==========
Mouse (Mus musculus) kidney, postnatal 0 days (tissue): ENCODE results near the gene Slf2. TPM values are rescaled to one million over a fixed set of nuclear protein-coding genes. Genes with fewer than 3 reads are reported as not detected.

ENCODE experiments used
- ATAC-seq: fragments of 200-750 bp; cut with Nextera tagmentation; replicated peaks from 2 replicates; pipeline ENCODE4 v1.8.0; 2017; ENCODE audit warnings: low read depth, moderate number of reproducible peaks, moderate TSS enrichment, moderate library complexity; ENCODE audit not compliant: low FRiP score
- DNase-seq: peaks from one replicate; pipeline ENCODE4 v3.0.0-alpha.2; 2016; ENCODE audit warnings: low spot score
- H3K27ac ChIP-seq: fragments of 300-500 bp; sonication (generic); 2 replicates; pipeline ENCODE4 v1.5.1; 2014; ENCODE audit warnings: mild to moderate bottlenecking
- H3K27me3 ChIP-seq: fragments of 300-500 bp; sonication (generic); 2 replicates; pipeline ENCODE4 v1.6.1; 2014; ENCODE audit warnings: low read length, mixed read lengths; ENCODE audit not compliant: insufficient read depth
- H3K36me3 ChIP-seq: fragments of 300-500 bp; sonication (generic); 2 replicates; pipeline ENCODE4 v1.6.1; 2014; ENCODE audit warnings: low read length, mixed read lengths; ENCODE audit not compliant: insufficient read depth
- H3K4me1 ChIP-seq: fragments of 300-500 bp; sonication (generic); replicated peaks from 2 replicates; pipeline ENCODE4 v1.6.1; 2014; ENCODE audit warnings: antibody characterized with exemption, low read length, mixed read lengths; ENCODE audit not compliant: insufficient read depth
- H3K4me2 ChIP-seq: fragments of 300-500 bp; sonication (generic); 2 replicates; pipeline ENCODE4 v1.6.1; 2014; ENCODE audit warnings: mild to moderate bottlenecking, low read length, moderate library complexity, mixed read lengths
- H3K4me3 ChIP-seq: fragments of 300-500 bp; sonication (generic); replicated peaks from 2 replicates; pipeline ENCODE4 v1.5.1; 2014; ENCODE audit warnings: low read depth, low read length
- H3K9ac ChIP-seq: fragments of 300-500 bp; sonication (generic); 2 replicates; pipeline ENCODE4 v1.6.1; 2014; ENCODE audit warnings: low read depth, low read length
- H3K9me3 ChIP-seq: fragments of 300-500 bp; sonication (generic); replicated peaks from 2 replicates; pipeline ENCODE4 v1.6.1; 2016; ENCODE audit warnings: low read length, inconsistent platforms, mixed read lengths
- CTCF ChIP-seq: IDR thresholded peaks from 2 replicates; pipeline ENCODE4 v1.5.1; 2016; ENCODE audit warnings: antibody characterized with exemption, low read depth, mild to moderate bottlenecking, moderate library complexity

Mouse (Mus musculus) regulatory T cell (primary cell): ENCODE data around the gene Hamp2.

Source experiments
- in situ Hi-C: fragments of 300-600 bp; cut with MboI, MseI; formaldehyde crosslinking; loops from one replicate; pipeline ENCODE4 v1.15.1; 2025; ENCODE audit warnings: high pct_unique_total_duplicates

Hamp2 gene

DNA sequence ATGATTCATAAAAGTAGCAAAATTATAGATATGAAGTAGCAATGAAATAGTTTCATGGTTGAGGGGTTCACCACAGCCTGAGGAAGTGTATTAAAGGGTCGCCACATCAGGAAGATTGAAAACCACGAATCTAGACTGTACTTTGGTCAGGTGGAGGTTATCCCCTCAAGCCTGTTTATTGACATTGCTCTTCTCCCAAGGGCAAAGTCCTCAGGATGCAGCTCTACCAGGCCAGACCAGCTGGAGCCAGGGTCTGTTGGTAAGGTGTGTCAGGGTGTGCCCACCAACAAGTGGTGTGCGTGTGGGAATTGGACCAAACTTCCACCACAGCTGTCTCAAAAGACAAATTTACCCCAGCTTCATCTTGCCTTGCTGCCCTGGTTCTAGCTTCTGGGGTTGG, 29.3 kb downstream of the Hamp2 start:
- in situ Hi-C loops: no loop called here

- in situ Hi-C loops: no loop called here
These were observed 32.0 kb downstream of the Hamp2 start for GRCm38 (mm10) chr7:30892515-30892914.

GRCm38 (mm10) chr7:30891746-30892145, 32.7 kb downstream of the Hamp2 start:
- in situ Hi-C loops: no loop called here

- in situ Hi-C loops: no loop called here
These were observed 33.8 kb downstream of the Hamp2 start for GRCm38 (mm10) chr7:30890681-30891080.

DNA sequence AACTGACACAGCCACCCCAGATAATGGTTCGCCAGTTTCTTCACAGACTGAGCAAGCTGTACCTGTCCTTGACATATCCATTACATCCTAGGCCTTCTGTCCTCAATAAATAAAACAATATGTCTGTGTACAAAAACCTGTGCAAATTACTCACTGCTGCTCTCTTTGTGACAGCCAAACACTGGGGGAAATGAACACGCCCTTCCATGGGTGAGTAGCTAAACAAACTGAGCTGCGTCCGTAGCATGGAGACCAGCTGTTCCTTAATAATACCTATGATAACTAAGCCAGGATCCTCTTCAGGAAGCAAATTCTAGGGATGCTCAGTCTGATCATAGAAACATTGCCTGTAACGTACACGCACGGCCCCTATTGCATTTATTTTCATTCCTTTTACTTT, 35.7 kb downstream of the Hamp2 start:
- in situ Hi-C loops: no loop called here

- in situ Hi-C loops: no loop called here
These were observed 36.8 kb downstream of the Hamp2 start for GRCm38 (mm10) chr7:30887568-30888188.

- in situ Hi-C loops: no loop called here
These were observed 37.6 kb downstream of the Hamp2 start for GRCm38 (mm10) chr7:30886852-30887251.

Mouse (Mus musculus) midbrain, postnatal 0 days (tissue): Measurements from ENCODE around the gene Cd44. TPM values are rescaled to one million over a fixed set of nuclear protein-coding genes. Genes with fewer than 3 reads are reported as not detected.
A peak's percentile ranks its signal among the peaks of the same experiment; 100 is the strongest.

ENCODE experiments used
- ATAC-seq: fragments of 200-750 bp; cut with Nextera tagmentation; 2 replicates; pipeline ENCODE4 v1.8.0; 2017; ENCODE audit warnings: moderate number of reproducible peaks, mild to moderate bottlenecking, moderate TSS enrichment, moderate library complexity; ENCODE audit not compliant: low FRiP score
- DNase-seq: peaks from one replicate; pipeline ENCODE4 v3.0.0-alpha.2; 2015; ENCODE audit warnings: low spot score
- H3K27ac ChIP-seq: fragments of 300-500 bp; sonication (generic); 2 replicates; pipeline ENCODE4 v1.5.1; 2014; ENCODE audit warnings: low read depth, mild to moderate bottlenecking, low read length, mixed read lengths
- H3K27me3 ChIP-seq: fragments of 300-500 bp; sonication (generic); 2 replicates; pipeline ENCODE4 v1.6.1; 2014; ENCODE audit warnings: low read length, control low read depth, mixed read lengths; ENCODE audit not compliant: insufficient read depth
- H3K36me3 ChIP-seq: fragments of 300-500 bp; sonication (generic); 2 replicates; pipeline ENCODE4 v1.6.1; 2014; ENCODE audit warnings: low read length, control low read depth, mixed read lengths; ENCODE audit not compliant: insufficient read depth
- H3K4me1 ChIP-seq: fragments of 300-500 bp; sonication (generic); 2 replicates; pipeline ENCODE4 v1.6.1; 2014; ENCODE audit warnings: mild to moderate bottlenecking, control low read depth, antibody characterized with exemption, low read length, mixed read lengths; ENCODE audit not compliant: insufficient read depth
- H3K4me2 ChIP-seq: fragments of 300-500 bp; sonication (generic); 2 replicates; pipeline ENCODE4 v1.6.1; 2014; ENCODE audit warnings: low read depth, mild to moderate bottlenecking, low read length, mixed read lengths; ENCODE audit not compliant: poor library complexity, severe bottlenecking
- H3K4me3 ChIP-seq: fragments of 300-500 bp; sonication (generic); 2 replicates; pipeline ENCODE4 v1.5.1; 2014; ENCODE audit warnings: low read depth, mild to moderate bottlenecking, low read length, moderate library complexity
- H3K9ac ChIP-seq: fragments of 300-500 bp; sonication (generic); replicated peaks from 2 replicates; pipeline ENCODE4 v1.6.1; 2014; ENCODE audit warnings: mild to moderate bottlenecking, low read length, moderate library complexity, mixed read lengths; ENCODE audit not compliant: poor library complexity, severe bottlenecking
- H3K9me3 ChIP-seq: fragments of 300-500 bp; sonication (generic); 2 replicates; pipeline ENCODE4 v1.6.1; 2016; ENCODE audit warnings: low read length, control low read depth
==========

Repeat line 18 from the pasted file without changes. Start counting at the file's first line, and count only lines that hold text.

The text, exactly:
DNA sequence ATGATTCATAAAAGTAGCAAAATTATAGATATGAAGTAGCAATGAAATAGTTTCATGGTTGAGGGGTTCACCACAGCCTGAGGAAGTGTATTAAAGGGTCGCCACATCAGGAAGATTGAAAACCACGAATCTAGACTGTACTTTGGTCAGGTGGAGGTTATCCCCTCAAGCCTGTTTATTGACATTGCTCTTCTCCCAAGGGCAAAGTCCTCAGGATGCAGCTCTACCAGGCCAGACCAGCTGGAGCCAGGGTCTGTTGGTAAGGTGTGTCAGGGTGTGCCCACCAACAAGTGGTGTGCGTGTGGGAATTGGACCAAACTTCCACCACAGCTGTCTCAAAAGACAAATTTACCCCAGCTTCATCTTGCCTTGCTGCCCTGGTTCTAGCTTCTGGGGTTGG, 29.3 kb downstream of the Hamp2 start: